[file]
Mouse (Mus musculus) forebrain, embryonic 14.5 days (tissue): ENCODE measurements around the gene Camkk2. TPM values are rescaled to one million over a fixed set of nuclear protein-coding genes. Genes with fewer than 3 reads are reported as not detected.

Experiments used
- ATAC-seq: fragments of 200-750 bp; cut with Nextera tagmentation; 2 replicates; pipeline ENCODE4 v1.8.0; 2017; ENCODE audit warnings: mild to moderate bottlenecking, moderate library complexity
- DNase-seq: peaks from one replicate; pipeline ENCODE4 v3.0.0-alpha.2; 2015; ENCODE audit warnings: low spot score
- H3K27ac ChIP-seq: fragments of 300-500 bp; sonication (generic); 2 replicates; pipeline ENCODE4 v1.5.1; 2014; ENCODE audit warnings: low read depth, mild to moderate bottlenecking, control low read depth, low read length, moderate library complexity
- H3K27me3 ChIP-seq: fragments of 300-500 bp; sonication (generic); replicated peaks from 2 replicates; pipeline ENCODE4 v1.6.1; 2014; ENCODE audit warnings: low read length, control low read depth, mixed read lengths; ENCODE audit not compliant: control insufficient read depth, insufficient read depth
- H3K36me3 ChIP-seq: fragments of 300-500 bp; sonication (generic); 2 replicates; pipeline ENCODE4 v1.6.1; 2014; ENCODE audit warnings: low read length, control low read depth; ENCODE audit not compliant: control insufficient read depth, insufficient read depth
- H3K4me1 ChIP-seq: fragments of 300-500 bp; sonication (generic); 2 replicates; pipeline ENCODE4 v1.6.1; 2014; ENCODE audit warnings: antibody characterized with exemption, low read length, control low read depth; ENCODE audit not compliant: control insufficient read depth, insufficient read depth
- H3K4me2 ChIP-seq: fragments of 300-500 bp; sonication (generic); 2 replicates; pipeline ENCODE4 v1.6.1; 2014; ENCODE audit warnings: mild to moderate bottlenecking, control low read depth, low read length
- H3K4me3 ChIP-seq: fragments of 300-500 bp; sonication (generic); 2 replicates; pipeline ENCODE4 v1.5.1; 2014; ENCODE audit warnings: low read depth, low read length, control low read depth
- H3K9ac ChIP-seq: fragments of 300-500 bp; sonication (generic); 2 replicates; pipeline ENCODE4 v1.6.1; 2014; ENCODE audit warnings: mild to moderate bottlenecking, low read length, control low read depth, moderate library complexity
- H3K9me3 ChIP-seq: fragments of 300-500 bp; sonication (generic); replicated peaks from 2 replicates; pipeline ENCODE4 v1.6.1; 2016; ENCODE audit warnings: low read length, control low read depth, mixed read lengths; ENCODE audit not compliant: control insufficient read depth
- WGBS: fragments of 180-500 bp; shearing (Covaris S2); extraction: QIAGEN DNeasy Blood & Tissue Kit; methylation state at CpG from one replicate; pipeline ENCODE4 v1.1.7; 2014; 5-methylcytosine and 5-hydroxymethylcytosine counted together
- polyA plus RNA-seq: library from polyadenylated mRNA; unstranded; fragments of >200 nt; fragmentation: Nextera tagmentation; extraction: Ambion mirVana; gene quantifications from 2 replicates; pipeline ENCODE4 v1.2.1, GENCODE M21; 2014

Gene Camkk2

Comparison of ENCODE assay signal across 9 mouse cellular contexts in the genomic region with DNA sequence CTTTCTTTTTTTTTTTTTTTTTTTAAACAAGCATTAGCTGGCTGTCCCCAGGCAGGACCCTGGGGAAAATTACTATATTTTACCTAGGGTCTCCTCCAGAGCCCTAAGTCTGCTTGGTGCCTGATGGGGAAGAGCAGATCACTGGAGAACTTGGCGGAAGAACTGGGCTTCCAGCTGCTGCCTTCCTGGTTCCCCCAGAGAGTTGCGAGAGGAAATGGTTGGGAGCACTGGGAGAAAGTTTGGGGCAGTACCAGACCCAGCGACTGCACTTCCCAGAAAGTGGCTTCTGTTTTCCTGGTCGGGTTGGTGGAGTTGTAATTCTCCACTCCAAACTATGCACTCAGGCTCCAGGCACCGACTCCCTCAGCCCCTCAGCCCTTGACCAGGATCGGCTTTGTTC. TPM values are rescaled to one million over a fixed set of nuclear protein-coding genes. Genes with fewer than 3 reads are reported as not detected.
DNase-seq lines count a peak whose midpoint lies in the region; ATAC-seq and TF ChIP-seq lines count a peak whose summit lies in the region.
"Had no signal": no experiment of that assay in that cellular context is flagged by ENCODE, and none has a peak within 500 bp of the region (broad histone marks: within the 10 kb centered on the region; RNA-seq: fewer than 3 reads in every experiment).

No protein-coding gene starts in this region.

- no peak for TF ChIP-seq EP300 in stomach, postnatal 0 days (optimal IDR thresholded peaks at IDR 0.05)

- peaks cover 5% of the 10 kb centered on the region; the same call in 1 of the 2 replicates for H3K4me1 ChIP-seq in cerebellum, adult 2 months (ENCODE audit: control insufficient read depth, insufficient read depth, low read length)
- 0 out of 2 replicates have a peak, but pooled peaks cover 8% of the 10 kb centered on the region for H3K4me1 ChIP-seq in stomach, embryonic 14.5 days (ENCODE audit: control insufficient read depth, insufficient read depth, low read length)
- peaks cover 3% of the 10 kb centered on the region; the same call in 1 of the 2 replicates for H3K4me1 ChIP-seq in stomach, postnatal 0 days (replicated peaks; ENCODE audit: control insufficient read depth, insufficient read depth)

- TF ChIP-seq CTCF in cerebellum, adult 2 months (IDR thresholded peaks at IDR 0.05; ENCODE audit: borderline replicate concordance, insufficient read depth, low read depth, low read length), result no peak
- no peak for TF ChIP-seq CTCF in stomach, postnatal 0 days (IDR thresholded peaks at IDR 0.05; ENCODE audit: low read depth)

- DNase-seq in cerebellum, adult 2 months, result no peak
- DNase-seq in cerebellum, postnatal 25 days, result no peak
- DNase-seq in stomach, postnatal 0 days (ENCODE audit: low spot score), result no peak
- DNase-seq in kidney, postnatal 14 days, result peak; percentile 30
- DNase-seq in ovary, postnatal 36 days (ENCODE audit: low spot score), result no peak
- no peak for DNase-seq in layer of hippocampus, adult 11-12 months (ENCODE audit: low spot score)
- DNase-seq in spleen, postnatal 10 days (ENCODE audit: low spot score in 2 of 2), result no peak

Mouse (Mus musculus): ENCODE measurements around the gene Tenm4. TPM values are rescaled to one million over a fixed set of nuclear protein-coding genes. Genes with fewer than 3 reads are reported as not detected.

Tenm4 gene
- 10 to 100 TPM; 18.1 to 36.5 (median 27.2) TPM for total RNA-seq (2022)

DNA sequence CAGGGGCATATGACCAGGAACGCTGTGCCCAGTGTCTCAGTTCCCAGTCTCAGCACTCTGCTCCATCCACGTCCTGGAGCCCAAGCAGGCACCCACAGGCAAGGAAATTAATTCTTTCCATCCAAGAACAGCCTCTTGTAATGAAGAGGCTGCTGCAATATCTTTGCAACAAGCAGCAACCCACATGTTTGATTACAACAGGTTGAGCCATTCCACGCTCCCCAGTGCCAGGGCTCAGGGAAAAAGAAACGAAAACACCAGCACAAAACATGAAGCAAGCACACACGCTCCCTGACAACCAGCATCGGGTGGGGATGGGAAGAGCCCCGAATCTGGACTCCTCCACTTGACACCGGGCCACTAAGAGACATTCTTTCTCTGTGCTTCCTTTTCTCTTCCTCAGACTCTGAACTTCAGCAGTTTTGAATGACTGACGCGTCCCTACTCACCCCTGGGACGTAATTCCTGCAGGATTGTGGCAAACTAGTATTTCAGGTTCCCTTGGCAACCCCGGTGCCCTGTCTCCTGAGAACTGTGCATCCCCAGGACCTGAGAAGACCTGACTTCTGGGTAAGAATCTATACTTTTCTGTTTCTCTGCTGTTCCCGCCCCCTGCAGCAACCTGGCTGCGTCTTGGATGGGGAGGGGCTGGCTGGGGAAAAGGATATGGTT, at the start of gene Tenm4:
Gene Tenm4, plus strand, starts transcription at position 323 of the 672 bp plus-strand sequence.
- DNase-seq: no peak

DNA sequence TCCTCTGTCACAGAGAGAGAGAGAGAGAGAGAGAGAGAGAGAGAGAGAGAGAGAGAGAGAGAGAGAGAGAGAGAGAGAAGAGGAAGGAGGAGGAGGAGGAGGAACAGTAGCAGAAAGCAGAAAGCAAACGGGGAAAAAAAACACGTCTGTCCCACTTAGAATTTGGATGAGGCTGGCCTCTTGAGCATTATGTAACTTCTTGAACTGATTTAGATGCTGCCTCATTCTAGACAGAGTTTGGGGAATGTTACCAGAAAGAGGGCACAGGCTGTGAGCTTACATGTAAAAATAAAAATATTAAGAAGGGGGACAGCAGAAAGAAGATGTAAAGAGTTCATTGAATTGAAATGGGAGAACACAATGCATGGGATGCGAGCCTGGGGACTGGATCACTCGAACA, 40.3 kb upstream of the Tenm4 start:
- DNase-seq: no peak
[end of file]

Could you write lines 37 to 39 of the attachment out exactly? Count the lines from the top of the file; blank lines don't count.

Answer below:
Gene Tenm4, plus strand, starts transcription at position 323 of the 672 bp plus-strand sequence.
- DNase-seq: no peak

DNA sequence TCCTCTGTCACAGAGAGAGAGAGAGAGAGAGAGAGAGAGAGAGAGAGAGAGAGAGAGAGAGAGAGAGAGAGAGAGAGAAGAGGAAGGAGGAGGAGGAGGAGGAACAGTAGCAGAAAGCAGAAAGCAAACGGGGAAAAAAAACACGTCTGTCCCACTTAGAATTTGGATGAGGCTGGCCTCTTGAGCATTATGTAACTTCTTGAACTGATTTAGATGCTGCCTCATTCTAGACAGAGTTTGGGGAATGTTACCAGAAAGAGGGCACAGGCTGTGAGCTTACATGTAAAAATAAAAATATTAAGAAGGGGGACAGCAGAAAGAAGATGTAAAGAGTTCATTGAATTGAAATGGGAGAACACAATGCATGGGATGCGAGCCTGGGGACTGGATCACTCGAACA, 40.3 kb upstream of the Tenm4 start: